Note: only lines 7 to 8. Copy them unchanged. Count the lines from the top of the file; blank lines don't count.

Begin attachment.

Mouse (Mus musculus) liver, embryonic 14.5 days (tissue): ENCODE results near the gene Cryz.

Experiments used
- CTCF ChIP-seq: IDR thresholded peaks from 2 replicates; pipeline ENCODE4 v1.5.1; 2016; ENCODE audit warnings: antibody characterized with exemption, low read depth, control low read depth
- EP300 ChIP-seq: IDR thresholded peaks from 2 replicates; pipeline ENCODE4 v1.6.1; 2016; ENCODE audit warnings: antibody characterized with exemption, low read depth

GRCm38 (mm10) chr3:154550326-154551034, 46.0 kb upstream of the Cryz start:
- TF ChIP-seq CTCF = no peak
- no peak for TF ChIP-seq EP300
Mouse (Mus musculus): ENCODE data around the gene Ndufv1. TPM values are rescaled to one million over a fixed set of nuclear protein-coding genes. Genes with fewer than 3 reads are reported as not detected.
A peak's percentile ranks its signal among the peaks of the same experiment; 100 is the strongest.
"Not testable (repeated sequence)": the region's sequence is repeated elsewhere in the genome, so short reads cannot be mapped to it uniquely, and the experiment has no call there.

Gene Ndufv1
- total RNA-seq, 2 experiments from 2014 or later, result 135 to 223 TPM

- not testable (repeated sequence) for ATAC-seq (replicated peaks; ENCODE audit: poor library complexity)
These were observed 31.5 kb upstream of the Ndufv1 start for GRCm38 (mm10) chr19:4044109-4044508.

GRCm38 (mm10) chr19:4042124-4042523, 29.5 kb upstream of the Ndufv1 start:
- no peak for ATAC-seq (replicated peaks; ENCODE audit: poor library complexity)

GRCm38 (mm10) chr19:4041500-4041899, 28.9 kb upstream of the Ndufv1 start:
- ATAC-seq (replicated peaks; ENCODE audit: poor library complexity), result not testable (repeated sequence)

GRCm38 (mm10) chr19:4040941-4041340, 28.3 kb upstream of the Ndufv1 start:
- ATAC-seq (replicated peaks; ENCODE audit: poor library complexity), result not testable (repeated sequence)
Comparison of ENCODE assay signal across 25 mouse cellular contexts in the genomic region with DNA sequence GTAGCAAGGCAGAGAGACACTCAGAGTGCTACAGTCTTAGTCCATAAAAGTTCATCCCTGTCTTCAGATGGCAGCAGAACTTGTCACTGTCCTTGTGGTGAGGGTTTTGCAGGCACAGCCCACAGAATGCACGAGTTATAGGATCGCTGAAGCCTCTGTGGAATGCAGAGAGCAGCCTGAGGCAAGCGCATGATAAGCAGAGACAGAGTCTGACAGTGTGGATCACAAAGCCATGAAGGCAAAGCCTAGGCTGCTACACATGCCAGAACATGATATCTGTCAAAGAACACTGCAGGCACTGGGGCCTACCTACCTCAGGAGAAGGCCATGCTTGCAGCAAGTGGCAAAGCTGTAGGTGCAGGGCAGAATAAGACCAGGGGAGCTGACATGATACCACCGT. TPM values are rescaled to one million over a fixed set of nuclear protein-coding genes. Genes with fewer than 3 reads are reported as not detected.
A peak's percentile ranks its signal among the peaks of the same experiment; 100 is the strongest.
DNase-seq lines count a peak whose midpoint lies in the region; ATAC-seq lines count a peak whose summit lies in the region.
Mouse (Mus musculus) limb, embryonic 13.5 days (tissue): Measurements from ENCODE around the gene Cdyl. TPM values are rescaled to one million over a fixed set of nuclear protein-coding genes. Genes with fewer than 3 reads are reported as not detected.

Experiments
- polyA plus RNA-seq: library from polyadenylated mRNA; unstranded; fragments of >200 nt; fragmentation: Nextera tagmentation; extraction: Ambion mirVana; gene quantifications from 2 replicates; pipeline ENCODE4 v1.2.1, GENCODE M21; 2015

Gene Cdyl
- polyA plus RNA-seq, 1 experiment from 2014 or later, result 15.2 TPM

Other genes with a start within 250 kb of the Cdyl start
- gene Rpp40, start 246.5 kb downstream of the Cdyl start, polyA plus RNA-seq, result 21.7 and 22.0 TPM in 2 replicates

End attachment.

- no peak for TF ChIP-seq EP300
Mouse (Mus musculus): ENCODE data around the gene Ndufv1. TPM values are rescaled to one million over a fixed set of nuclear protein-coding genes. Genes with fewer than 3 reads are reported as not detected.